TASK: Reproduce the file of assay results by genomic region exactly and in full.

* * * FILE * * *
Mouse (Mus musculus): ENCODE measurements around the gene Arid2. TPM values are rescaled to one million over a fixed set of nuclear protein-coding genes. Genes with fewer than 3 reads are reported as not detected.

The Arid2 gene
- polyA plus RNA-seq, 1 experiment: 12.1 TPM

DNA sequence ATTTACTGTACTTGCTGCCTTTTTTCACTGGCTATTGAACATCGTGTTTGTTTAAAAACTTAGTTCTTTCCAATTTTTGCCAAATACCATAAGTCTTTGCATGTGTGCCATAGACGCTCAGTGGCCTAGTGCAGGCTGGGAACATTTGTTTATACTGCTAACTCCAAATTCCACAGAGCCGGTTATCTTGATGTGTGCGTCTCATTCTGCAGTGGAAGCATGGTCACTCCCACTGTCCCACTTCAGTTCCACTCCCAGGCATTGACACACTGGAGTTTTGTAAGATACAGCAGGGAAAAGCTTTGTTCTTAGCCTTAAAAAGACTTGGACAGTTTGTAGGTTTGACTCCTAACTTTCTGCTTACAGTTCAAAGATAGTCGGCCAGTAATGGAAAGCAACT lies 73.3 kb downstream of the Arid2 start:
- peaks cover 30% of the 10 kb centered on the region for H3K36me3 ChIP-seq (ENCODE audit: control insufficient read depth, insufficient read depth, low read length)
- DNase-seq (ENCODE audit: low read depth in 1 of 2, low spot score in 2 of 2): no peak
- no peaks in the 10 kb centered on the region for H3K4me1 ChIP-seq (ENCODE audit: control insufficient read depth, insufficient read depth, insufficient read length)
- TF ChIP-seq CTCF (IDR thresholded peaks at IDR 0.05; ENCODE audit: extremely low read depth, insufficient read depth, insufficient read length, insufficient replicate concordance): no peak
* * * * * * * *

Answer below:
Mouse (Mus musculus): ENCODE measurements around the gene Arid2. TPM values are rescaled to one million over a fixed set of nuclear protein-coding genes. Genes with fewer than 3 reads are reported as not detected.

The Arid2 gene
- polyA plus RNA-seq, 1 experiment: 12.1 TPM

DNA sequence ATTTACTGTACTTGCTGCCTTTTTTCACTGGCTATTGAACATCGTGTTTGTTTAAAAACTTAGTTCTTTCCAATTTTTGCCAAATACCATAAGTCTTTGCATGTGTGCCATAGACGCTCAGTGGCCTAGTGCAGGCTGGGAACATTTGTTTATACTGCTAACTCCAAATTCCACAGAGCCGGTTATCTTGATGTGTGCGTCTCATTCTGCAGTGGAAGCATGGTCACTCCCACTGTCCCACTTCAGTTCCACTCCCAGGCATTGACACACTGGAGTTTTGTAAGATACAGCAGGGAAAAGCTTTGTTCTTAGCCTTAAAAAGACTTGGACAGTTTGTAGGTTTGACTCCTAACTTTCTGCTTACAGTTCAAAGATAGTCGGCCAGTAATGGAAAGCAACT lies 73.3 kb downstream of the Arid2 start:
- peaks cover 30% of the 10 kb centered on the region for H3K36me3 ChIP-seq (ENCODE audit: control insufficient read depth, insufficient read depth, low read length)
- DNase-seq (ENCODE audit: low read depth in 1 of 2, low spot score in 2 of 2): no peak
- no peaks in the 10 kb centered on the region for H3K4me1 ChIP-seq (ENCODE audit: control insufficient read depth, insufficient read depth, insufficient read length)
- TF ChIP-seq CTCF (IDR thresholded peaks at IDR 0.05; ENCODE audit: extremely low read depth, insufficient read depth, insufficient read length, insufficient replicate concordance): no peak